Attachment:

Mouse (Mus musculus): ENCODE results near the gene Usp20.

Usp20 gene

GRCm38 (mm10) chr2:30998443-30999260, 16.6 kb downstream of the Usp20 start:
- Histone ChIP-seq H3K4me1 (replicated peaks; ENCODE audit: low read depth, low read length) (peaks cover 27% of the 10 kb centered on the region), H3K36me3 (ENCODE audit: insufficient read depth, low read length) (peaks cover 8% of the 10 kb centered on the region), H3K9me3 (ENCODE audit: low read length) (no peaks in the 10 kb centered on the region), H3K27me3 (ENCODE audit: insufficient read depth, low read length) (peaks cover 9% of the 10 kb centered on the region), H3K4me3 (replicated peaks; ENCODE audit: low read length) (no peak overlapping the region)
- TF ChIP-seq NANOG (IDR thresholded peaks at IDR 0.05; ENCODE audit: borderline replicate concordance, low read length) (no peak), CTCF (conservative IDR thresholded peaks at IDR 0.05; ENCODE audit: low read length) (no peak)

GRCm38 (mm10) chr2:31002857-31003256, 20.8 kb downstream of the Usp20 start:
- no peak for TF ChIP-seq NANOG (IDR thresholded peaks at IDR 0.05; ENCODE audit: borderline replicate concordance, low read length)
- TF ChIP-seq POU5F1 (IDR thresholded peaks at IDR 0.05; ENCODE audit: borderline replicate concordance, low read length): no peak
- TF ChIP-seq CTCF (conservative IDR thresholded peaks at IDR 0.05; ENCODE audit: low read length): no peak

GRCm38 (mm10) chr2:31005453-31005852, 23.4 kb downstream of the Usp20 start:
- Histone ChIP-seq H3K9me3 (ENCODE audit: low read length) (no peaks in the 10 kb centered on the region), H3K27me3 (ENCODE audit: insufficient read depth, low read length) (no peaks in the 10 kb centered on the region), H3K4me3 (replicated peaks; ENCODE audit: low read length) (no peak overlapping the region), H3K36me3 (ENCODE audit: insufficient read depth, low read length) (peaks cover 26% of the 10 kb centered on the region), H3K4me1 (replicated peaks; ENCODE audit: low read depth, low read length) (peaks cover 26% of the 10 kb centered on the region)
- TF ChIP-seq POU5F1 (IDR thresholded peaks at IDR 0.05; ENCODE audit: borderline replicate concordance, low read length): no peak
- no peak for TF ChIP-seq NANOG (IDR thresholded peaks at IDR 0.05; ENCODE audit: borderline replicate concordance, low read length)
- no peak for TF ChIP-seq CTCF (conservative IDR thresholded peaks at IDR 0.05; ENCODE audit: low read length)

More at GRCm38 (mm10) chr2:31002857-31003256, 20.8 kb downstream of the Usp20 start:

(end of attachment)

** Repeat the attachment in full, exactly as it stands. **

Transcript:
Mouse (Mus musculus): ENCODE results near the gene Usp20.

Usp20 gene

GRCm38 (mm10) chr2:30998443-30999260, 16.6 kb downstream of the Usp20 start:
- Histone ChIP-seq H3K4me1 (replicated peaks; ENCODE audit: low read depth, low read length) (peaks cover 27% of the 10 kb centered on the region), H3K36me3 (ENCODE audit: insufficient read depth, low read length) (peaks cover 8% of the 10 kb centered on the region), H3K9me3 (ENCODE audit: low read length) (no peaks in the 10 kb centered on the region), H3K27me3 (ENCODE audit: insufficient read depth, low read length) (peaks cover 9% of the 10 kb centered on the region), H3K4me3 (replicated peaks; ENCODE audit: low read length) (no peak overlapping the region)
- TF ChIP-seq NANOG (IDR thresholded peaks at IDR 0.05; ENCODE audit: borderline replicate concordance, low read length) (no peak), CTCF (conservative IDR thresholded peaks at IDR 0.05; ENCODE audit: low read length) (no peak)

GRCm38 (mm10) chr2:31002857-31003256, 20.8 kb downstream of the Usp20 start:
- no peak for TF ChIP-seq NANOG (IDR thresholded peaks at IDR 0.05; ENCODE audit: borderline replicate concordance, low read length)
- TF ChIP-seq POU5F1 (IDR thresholded peaks at IDR 0.05; ENCODE audit: borderline replicate concordance, low read length): no peak
- TF ChIP-seq CTCF (conservative IDR thresholded peaks at IDR 0.05; ENCODE audit: low read length): no peak

GRCm38 (mm10) chr2:31005453-31005852, 23.4 kb downstream of the Usp20 start:
- Histone ChIP-seq H3K9me3 (ENCODE audit: low read length) (no peaks in the 10 kb centered on the region), H3K27me3 (ENCODE audit: insufficient read depth, low read length) (no peaks in the 10 kb centered on the region), H3K4me3 (replicated peaks; ENCODE audit: low read length) (no peak overlapping the region), H3K36me3 (ENCODE audit: insufficient read depth, low read length) (peaks cover 26% of the 10 kb centered on the region), H3K4me1 (replicated peaks; ENCODE audit: low read depth, low read length) (peaks cover 26% of the 10 kb centered on the region)
- TF ChIP-seq POU5F1 (IDR thresholded peaks at IDR 0.05; ENCODE audit: borderline replicate concordance, low read length): no peak
- no peak for TF ChIP-seq NANOG (IDR thresholded peaks at IDR 0.05; ENCODE audit: borderline replicate concordance, low read length)
- no peak for TF ChIP-seq CTCF (conservative IDR thresholded peaks at IDR 0.05; ENCODE audit: low read length)

More at GRCm38 (mm10) chr2:31002857-31003256, 20.8 kb downstream of the Usp20 start: